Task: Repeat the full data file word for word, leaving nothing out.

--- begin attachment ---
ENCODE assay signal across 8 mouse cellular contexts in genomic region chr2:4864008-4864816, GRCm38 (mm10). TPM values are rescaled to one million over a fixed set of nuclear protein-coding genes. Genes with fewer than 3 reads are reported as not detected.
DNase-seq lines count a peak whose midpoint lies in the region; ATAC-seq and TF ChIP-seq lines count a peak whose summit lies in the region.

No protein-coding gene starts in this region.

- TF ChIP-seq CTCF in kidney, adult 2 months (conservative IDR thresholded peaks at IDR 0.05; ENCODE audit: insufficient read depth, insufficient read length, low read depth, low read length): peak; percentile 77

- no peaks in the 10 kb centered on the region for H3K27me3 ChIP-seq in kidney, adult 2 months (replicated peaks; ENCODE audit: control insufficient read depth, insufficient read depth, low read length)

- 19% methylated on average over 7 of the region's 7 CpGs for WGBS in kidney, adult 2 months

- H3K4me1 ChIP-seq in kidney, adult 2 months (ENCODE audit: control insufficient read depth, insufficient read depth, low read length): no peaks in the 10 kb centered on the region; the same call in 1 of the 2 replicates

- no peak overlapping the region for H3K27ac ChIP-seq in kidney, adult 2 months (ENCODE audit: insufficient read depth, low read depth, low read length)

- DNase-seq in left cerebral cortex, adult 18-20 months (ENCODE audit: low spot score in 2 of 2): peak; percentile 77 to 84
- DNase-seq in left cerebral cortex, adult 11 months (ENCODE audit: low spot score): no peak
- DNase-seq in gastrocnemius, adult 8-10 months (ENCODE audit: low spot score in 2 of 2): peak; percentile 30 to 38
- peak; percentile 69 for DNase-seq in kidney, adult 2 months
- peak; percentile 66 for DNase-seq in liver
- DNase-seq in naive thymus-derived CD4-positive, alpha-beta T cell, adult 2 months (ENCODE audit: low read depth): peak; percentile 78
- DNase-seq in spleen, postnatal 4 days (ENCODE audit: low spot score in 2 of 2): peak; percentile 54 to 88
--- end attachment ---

ENCODE assay signal across 8 mouse cellular contexts in genomic region chr2:4864008-4864816, GRCm38 (mm10). TPM values are rescaled to one million over a fixed set of nuclear protein-coding genes. Genes with fewer than 3 reads are reported as not detected.
DNase-seq lines count a peak whose midpoint lies in the region; ATAC-seq and TF ChIP-seq lines count a peak whose summit lies in the region.

No protein-coding gene starts in this region.

- TF ChIP-seq CTCF in kidney, adult 2 months (conservative IDR thresholded peaks at IDR 0.05; ENCODE audit: insufficient read depth, insufficient read length, low read depth, low read length): peak; percentile 77

- no peaks in the 10 kb centered on the region for H3K27me3 ChIP-seq in kidney, adult 2 months (replicated peaks; ENCODE audit: control insufficient read depth, insufficient read depth, low read length)

- 19% methylated on average over 7 of the region's 7 CpGs for WGBS in kidney, adult 2 months

- H3K4me1 ChIP-seq in kidney, adult 2 months (ENCODE audit: control insufficient read depth, insufficient read depth, low read length): no peaks in the 10 kb centered on the region; the same call in 1 of the 2 replicates

- no peak overlapping the region for H3K27ac ChIP-seq in kidney, adult 2 months (ENCODE audit: insufficient read depth, low read depth, low read length)

- DNase-seq in left cerebral cortex, adult 18-20 months (ENCODE audit: low spot score in 2 of 2): peak; percentile 77 to 84
- DNase-seq in left cerebral cortex, adult 11 months (ENCODE audit: low spot score): no peak
- DNase-seq in gastrocnemius, adult 8-10 months (ENCODE audit: low spot score in 2 of 2): peak; percentile 30 to 38
- peak; percentile 69 for DNase-seq in kidney, adult 2 months
- peak; percentile 66 for DNase-seq in liver
- DNase-seq in naive thymus-derived CD4-positive, alpha-beta T cell, adult 2 months (ENCODE audit: low read depth): peak; percentile 78
- DNase-seq in spleen, postnatal 4 days (ENCODE audit: low spot score in 2 of 2): peak; percentile 54 to 88